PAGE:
But this one couple that knew us a little bit more than most others was like, ‘What’s going on?’ And we would let them know some of the troubles we were going through. They even sat with us for several weeks and we did a marriage course together. [They said] ‘Oh, you know it’s just like one of those little ripple things.’ They didn’t quite know the depth of our problems, but they did put out a hand that way.” –Sherrie, married five years

Emotional and Rational Dimensions. People thinking about the status of their relationship continually move in and out of narratives based on reason and emotion. Interestingly, some of our participants spoke very emotionally about how they tried to approach decision-making in a logical and rational way. Others spoke about their feelings, but laced the discussion with methodical and rational descriptions of their thought processes. Some participants were very overt about their logic, mentioning “lists” of reasons to stay or to leave. Others were open about experiencing a variety of feelings about their marriage on any given day, mentioning very little “factual” information.

Because most all our participants’ descriptions included both emotional and rational elements, we believe it’s important to investigate further how people make sense of their marriage using both their brain and their heart.

“There are moments when you think you may be thinking clearly, when you’re thinking about leaving, [but] then as time goes by, you kind of reassess that thought…and you may not have been thinking too clearly; you may have been thinking on an emotional level.” –Alonzo, married four years

Balancing. Our participants repeatedly tried to find balance between the negative and positive aspects of married life. People asked themselves how happy they are, or how much love they experience in their marriage and whether there’s enough to stay married. Many identified tipping points that would help them know when it was time to make a decision to divorce, but rather than being concrete events, these points were hard to grasp and often dependent on other, even harder to grasp states of being that seemed to be continually shifting.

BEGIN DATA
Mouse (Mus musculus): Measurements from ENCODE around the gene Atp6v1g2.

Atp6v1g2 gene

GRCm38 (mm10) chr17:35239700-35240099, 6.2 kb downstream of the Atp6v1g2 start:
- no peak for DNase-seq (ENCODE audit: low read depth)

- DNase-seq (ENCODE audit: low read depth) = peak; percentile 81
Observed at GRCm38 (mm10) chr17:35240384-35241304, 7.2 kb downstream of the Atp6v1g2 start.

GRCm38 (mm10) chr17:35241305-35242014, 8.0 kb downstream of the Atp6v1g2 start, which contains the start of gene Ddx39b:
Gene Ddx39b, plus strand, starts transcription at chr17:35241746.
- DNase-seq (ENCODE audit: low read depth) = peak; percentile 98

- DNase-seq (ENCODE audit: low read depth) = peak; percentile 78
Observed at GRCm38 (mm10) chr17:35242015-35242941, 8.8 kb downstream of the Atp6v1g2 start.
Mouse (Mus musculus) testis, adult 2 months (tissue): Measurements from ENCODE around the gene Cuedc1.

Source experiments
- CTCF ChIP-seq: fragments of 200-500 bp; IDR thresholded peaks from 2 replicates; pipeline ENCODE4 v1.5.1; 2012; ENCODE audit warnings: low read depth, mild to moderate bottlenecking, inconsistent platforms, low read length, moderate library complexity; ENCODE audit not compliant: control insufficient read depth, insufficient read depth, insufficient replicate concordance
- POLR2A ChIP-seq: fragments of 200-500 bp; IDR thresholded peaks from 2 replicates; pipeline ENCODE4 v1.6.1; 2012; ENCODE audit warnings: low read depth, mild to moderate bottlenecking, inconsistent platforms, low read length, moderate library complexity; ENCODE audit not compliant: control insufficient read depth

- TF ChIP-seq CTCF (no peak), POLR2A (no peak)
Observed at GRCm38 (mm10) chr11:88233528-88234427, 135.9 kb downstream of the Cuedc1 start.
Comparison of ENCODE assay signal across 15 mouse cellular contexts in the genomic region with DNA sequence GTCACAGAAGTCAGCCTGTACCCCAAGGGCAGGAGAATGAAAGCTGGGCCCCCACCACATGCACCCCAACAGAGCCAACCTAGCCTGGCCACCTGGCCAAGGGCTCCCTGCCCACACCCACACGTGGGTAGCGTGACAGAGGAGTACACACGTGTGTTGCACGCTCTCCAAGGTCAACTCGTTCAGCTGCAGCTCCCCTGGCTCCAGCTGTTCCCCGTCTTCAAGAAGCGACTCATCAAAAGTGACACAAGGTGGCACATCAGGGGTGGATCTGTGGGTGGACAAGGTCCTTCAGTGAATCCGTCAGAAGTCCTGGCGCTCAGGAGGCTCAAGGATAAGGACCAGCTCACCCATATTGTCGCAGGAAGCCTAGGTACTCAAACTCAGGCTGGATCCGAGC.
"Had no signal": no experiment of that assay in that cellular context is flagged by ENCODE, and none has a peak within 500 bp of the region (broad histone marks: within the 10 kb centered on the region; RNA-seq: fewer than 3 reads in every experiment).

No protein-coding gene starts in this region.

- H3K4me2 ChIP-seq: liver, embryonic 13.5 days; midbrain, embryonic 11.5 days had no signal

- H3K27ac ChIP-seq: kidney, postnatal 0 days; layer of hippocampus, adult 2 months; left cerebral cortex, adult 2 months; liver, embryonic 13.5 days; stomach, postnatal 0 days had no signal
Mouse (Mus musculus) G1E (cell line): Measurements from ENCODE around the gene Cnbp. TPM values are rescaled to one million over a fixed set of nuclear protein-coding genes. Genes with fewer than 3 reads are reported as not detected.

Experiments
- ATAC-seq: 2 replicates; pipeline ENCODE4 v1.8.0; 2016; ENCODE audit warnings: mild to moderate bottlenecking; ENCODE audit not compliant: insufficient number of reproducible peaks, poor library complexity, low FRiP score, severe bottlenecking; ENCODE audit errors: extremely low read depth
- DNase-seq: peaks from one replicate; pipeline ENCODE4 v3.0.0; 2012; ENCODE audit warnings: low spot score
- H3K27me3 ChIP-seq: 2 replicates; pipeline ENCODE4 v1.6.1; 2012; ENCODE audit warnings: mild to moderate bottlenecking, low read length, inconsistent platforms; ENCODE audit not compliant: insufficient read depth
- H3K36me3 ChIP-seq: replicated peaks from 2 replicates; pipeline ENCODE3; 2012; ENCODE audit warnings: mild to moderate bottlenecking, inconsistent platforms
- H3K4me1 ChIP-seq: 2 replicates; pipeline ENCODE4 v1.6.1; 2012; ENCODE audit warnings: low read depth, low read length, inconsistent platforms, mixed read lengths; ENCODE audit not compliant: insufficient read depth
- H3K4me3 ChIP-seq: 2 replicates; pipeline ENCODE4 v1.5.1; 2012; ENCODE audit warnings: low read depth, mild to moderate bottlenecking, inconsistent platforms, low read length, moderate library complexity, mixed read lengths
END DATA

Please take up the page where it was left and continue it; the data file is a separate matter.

“Is it harder to stay or is it harder to go?...Harder to stay in that we have been married for over 20 years so we have a history of good—but we also have a history of bad. Bad being hurt feelings, misunderstandings, emotional neglect, that kind of thing, and I feel like that puts us in a situation where everything that happens in our marriage is viewed through that history of all of our past hurts…but we seem to forget about the good.” ­–Annaleise, married 10 years

Personal Values and Identity. Getting married tells the world something about who you are and to some degree, what you stand for. You make a commitment, you decide to give yourself to another person, and you promise to act in certain ways the rest of your life…till the day you die. Deciding to divorce offers the individual the ultimate exercise in values clarification: “I knew what I stood for when I got married, but times have changed. Am I still the same person? How was I to know, when I made that commitment, that life would turn out like this?”

The answers to these questions have a dramatic bearing on how participants’ self-perception and may be related to their concerns about how others see them as well. Our participants seemed to be saying that the act of getting a divorce or reconciling one’s marriage speaks volumes about who they are as human beings.

“…and he said to me, ‘It was God speaking to me, I know it was,’ and I said, ‘Okay well, what does that mean to you?’ because I just wanted to know what that meant to him. And he said, ‘It’s just like…the day of our wedding I took my vows to love you through sickness and health, till death do us part. This is our sickness and this is our health, you know, us financially is our sickness and health, your car wreck is your sickness and health, maybe even your cheating is part of your sickness and health…”–Jennifer, married 16 years

Appraisal Process. Although many of our respondents devoted a great deal of time and energy to thinking about their marriage, they frequently moved out of a “thinking state” back into the status quo. However, a few participants were moving more toward leaving or leaning out of their marriage, a process we call “entropy.” And a few were actively taking steps to improve their marriage, pursuing “growth.”

In summary, deciding whether to get a divorce means navigating contradictory forces and impulses without much sense of clarity or confidence. The commitment of many spouses to “stick things out” prolongs the decision-making process indefinitely. Although this makes things difficult, it also suggests that most people are not quick to jump to divorce. Often, even as they consider ending their marriage, they remain hopeful that something might change.

“Getting a divorce is like is like giving up on something worth fighting for, or not finishing a painting or a work of art. Don’t put the book down, don’t throw the artwork away.” –Christopher, married 19 years